Hopefully this is more clear?

10. Jul 16, 2009

Cyrus

Ah, I have not done Robust control yet. So, you are outside my realm :)

11. Jul 17, 2009

trambolin

azizz, maybe quadratic stability with a common Lyapunov function is asked if they don't use LFT representation. Can you give me some hint about the subject so that I don't drive to irrelevant directions.

12. Jul 17, 2009

azizz

The idea is first to make the system robust against the nonlinearities, as we have discussed so far. Then in the next step a controller u=K(z-r) is found which stabilizes the system (the state space equation is now denoted as z=Gu). The controller is found by Hinfinity synthesis.

If i have know how to describe the system with the $$\delta(t)$$ factor, then i think i can solve the rest.

Last edited: Jul 17, 2009
13. Jul 17, 2009

trambolin

Oh but what you describe is a implicit LFT representation. ;)

Here is the idea. It is really simple. As you see only the second state is multiplied by f(i,z) right?

Imagine a virtual signal is connected to $\Delta$ block, getting multiplied and coming back to compute $$\frac{d}{dt}\dot z$$. You get what I am saying?

Let an artificial signal pair p,q. Then

\begin{align*} \frac{d}{dt} \begin{pmatrix} \Delta z \\ \dot{z} \\ \Delta i \end{pmatrix} &= \begin{pmatrix} 0 & 1& 0 \\ 0 &0 &0 \\ 0&0& - \frac{r}{l} \end{pmatrix} \begin{pmatrix} \Delta z \\ \dot{z} \\ \Delta i \end{pmatrix} &+\begin{pmatrix} 0 \\ 1 \\ 0 \end{pmatrix}q &+ \begin{pmatrix} 0 \\ 0 \\ \frac{1}{l} \end{pmatrix} \Delta v\\ p &= \begin{pmatrix}\sqrt{g} & 0 &-y\end{pmatrix}\begin{pmatrix} \Delta z \\ \dot{z} \\ \Delta i \end{pmatrix} &+0q &+ 0 \Delta v\\ q &= f(i,z)p \end{align*}

Now I have an LTI system with an additional output p and an additional input q which they are related via the uncertainty/nonlinearity that you want to isolate then the rest is small gain condition together with the size of your uncertainty/nonlinearity. Hope you get the idea

14. Jul 17, 2009

azizz

what you say is true. and i certainly can use that representation to continue, but it is still unknown what the factor f(i,z) exactly is representing. in the example they clearly write $$f(i,z) = \delta(t)$$ and use $$f(i0,z0) = \delta0(t)$$ as nominal value to denote the system z=Gu. they first search a Hinfinity controller for the nominal value and then check stability for the range in which $$\delta(t)$$ is defined (50% deviation from its nominal value).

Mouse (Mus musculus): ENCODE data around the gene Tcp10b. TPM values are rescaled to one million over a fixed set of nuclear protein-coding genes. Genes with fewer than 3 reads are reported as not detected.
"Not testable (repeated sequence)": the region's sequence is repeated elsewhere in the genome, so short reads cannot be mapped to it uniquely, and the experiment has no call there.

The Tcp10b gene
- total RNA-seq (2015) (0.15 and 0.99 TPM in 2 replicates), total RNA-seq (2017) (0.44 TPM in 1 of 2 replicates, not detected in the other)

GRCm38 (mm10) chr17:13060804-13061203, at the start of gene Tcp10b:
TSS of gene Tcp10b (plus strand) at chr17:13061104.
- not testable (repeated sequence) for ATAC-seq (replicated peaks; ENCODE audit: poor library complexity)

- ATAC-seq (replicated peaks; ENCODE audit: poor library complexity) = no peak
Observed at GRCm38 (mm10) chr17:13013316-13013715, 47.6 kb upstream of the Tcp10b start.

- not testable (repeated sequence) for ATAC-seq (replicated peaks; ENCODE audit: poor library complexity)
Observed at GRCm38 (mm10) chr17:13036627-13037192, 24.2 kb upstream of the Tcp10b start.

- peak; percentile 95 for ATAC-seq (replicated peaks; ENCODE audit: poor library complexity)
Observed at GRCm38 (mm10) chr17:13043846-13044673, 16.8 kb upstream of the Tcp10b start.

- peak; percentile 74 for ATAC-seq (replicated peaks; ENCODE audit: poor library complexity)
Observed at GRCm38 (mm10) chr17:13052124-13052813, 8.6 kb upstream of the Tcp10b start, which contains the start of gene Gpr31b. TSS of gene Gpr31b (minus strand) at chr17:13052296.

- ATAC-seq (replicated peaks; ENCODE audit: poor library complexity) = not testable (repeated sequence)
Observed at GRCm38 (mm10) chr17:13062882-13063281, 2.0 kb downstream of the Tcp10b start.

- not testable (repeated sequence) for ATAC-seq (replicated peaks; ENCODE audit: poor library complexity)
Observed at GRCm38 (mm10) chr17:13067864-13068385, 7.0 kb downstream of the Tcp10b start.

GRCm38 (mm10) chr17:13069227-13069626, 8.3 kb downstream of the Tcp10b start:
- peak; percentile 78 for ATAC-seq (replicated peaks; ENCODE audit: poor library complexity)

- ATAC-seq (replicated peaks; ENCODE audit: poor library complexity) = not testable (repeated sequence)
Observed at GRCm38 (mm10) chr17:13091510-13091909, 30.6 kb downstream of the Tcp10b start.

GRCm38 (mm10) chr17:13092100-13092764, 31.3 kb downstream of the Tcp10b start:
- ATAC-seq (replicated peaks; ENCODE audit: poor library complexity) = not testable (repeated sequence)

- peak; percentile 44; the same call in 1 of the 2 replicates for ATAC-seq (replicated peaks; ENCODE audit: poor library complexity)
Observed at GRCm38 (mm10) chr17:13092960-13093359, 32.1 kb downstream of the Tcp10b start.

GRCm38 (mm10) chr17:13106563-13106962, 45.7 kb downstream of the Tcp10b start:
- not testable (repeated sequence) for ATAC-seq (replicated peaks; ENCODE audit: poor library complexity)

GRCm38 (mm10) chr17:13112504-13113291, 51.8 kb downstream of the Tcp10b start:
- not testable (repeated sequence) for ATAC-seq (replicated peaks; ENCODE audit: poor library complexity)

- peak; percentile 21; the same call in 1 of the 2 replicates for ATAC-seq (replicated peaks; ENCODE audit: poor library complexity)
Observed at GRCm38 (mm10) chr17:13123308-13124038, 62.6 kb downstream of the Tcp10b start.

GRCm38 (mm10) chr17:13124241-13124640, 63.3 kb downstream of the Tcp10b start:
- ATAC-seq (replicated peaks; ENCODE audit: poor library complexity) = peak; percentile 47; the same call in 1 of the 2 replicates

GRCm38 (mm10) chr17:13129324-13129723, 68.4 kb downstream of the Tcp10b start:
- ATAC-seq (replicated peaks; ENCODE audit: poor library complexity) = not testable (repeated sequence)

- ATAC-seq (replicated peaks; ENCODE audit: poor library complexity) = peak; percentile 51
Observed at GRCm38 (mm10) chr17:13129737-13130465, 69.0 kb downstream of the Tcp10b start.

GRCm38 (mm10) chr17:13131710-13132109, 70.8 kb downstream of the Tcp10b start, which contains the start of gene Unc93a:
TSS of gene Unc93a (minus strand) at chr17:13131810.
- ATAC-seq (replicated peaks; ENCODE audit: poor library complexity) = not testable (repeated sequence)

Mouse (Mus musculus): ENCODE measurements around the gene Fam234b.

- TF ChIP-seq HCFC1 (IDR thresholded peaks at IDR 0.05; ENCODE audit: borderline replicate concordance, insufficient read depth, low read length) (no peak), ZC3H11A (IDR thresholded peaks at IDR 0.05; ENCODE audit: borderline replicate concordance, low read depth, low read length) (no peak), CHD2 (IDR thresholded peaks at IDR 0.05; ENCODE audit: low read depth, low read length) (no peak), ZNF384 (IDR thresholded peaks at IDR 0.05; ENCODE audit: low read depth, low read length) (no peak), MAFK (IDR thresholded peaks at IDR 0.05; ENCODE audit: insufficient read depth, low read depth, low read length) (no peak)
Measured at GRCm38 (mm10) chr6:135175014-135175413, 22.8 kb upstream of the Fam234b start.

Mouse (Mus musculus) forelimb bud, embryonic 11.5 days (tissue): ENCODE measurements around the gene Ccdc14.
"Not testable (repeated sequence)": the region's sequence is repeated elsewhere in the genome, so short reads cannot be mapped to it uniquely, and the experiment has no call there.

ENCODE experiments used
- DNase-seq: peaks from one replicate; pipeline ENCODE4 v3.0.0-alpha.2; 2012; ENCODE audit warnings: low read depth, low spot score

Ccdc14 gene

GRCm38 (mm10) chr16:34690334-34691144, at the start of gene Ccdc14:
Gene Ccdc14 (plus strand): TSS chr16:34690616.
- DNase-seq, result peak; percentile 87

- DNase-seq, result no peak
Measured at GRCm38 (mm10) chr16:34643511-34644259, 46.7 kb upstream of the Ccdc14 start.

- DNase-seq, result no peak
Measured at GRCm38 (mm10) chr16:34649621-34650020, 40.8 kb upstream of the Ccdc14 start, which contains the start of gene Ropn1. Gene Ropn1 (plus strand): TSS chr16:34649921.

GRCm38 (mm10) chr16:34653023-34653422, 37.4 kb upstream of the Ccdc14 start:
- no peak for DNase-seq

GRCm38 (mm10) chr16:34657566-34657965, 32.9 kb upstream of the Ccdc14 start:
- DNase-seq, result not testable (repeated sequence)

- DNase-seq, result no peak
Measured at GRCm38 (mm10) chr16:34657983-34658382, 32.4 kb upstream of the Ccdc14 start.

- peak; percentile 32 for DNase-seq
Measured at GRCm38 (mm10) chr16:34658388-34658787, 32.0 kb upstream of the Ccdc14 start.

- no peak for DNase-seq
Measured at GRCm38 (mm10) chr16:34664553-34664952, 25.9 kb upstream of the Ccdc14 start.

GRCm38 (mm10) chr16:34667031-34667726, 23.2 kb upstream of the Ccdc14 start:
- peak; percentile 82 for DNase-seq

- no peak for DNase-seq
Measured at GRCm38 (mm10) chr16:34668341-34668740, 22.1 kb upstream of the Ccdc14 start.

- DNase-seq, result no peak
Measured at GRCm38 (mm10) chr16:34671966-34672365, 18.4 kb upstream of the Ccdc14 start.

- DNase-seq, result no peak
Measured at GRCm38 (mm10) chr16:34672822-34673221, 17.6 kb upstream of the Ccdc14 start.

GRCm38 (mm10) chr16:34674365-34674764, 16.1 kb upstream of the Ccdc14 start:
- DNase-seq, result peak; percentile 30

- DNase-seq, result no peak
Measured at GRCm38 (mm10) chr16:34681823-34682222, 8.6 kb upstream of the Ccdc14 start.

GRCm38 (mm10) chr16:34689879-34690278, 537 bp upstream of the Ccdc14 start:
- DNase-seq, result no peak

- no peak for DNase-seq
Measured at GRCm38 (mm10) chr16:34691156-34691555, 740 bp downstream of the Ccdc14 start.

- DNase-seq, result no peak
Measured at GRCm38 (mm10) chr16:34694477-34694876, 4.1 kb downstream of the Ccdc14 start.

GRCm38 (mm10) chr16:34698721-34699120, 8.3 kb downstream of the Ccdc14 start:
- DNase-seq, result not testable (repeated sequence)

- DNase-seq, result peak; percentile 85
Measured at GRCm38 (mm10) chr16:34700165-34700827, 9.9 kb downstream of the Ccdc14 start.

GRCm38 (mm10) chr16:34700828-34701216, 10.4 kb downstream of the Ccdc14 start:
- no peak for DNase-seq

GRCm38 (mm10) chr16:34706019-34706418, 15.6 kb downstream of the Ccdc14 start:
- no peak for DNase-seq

if i want to do the Hinfinity synthesis i need to describe the system with numerical values, but i dont know what value to use for $$f(i0,z0) = \delta0(t)$$, as my calculation says it is infinity.

i've read something about this problem, and it seems that there exists a certain trajectory in the z/i plane for which $$f(i0,z0) = \delta0(t)$$ does exist. so ive tried to rewrite the system with the given equations such that the $$\Delta z$$ term in the denumerator drops out, without success so far.

15. Jul 17, 2009

trambolin

But it should not be like this in the first place anyhow. From your first equation in your first post, maybe you should find the limit at the singularity to see if it is removable or not.

16. Jul 17, 2009

azizz

well thanks a lot for your help. i will try to solve it with the information youve posted :)

17. Jul 21, 2009

azizz

I might have found something useful: a book in which they use the same problem as an exercise.

Perhaps this helps a bit, since I still have not been able to solve the problem, or even get any closer to the solutions.

Last edited by a moderator: May 4, 2017
18. Jul 22, 2009

trambolin

Let's go piece by piece.

First of all, did you plug in the value v_0 = 2 and obtained a positive z_0? It is like a spring mass system nominally. You plug in some voltage and it stays at some position close enough...

Then we get a nominal operating point which in case of zero uncertainty + zero disturbance it will float in air...

19. Jul 22, 2009

azizz

ok so first part a: we search for the nominal value (or equilibrium) for v0=2. in equilibrium we know that all derivates are equal to zero (no change in position, current or voltage), so what we get is

$$v_0 = 2$$

such that

$$L \frac{d}{dt} i_0 + R i_0 = v_0 \Longrightarrow R i_0 = v_0 \Longrightarrow i_0 = \frac{v_0}{R} = 1$$

such that

$$M \frac{d^2}{dt^2} z_0 = Mg - k\frac{i_0^2}{z_0^2} \Longrightarrow 0=Mg - k \frac{1}{z_0^2} \Longrightarrow z_0 = \pm \sqrt{\frac{k}{Mg}} i_0$$

(but ofcourse we only consider the positive solution for z0)

Then we can proceed with part b. This is where my problem occurs. I can give the solution i first found, but perhaps this only works misleading?

20. Aug 6, 2009

azizz

what you say is true indeed. sorry for the inconvience